Once you have begun to sense the world of the other person, begin to reflect back their significant thoughts and feelings.  Listen to what they have just shared and find the most important feelings that the person has shared or the deeper meaning that may lie behind the words.  Use reflective statements to paraphrase or summarize what the other person seems to be thinking or feeling.
Check your perceptions by reflecting back what you think you have heard the other person say or perhaps what they might like to say or explore..  “Perception-checking” often starts with statements like “You seem to feel”, “I imagine you must want.”   You are not sure so you give “wiggle-room” for them to agree or clarify more fully how they do feel etc.  Your clear interest allows the other person to share his/her feelings at a deeper, more accurate level that fosters real contact and genuine communication.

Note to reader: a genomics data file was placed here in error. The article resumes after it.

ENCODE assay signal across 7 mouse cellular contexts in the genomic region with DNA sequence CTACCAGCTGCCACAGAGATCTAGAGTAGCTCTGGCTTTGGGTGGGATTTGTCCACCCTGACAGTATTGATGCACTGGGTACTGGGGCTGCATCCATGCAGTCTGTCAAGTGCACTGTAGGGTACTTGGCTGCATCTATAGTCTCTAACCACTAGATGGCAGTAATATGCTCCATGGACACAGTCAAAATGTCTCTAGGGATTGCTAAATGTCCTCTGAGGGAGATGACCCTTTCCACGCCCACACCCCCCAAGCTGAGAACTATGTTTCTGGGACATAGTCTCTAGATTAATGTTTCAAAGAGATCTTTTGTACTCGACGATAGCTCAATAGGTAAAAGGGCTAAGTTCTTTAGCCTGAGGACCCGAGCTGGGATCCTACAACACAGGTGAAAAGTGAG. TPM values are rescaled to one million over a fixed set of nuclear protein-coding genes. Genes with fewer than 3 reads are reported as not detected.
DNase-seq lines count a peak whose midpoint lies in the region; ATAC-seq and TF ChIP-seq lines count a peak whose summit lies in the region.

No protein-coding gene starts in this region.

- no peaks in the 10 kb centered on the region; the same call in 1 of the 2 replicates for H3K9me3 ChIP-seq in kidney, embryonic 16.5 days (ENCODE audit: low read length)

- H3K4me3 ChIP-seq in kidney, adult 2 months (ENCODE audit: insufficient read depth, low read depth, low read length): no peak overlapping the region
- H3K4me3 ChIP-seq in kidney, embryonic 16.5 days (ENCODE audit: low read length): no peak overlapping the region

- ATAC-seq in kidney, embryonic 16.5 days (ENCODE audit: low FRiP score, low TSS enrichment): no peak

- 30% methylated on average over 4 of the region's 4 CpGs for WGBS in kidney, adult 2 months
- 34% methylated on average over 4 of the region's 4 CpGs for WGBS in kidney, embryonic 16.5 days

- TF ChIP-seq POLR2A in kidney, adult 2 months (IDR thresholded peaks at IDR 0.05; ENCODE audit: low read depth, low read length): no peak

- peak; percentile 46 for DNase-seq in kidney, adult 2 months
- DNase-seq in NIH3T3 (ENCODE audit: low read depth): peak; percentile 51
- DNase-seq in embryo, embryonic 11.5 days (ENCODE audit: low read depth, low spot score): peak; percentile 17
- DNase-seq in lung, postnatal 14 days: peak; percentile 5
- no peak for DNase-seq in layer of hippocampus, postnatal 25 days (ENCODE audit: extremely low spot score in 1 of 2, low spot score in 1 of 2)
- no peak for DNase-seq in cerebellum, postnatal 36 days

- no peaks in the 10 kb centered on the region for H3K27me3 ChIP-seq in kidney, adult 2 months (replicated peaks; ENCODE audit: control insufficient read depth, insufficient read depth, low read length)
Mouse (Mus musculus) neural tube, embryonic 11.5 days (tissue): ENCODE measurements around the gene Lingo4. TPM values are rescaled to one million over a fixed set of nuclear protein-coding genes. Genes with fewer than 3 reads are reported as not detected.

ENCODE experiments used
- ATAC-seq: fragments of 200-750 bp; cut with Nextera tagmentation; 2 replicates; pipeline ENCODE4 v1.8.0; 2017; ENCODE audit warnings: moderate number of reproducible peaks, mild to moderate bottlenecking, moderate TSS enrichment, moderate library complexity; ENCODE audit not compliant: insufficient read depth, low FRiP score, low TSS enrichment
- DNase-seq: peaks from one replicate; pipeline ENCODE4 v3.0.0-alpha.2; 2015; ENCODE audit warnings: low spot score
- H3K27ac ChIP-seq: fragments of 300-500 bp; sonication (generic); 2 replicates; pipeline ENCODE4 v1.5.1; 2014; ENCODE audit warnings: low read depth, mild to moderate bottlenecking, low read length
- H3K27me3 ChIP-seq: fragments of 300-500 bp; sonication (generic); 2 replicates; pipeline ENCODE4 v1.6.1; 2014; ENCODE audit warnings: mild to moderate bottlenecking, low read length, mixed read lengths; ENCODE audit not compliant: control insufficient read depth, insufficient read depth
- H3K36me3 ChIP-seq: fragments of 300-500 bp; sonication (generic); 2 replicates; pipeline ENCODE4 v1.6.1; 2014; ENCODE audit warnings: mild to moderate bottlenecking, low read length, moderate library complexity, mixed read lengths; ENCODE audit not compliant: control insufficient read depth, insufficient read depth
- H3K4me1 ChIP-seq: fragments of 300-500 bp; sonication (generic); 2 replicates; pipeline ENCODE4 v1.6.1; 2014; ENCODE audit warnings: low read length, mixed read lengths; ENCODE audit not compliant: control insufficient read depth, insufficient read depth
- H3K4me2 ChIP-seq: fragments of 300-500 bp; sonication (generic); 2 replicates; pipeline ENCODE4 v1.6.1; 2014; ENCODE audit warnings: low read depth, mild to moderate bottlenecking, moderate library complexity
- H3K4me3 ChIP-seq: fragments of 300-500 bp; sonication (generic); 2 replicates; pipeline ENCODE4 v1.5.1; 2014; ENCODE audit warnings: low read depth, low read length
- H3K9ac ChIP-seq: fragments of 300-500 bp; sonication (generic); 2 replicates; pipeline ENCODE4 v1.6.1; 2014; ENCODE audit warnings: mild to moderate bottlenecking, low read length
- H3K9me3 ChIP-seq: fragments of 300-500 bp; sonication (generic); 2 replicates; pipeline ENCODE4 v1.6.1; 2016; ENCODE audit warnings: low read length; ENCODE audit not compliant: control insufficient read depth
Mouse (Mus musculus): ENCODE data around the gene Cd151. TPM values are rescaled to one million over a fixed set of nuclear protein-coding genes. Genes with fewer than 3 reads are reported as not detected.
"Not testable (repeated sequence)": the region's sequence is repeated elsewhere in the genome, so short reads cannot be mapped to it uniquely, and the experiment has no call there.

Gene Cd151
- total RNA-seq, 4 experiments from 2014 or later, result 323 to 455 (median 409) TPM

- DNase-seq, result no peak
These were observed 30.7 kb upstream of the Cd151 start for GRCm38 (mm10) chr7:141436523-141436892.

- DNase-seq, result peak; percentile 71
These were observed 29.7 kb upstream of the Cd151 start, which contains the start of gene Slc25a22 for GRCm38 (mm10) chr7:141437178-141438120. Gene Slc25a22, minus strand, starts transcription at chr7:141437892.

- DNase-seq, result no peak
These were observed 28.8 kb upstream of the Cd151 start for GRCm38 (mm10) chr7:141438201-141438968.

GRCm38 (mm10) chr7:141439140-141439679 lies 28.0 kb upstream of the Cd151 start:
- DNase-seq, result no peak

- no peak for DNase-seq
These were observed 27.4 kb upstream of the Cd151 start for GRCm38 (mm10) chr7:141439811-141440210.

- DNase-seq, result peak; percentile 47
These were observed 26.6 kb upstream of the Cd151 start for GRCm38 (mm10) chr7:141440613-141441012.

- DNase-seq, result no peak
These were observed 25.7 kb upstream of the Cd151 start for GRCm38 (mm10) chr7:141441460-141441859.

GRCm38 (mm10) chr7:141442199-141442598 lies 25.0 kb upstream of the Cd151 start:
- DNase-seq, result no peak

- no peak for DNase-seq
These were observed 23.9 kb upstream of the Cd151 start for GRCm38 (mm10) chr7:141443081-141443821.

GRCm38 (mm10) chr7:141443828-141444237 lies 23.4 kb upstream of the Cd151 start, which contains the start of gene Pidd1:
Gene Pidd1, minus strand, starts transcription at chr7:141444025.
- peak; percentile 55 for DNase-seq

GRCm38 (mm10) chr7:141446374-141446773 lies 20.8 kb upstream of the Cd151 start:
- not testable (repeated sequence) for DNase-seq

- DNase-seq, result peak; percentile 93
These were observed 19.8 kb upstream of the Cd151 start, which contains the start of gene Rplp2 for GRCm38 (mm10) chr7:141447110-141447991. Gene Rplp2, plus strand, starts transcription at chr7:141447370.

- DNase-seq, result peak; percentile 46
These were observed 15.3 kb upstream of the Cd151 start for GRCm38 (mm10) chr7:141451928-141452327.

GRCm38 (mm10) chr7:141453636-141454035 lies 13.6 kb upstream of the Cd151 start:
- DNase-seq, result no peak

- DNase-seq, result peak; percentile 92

FACILITATE CLARIFICATION AND CONCRETENESS
As you actively listen and respond, you will clarify the feelings and meanings of what the person is expressing or trying to express.  When you do not understand exactly what the other person means, paraphrase or summarize what you think they are saying and they will clarify their feelings for you.
In your reflections, strive to use clear, specific, “concrete” descriptions to deepen the level of understanding.  Being clear and descriptive communicates true understanding and leads to deeper levels of empathic two-way communication and sharing that can lead to improved  interpersonal connections and relationship development and growth.

Self-Coaching Challenge: Identify one person who you would like to connect with and understand more fully, then choose to practice one of the techniques listed above like clarification, reflection or perception checking. Take notes in your journal on what worked, what didn’t work and how you can improve your listening skills.

Third Ear–Active listening Techniques for Connecting with Others

” Listening is an attitude of the heart, a genuine desire to be with another which both attracts and heals”. Carl Rogers